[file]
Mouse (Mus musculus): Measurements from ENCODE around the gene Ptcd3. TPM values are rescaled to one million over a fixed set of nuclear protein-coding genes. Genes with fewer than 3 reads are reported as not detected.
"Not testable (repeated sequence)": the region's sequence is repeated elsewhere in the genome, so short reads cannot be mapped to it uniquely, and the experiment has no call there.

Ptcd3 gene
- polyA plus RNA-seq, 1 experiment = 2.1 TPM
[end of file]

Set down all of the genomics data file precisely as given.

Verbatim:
Mouse (Mus musculus): Measurements from ENCODE around the gene Ptcd3. TPM values are rescaled to one million over a fixed set of nuclear protein-coding genes. Genes with fewer than 3 reads are reported as not detected.
"Not testable (repeated sequence)": the region's sequence is repeated elsewhere in the genome, so short reads cannot be mapped to it uniquely, and the experiment has no call there.

Ptcd3 gene
- polyA plus RNA-seq, 1 experiment = 2.1 TPM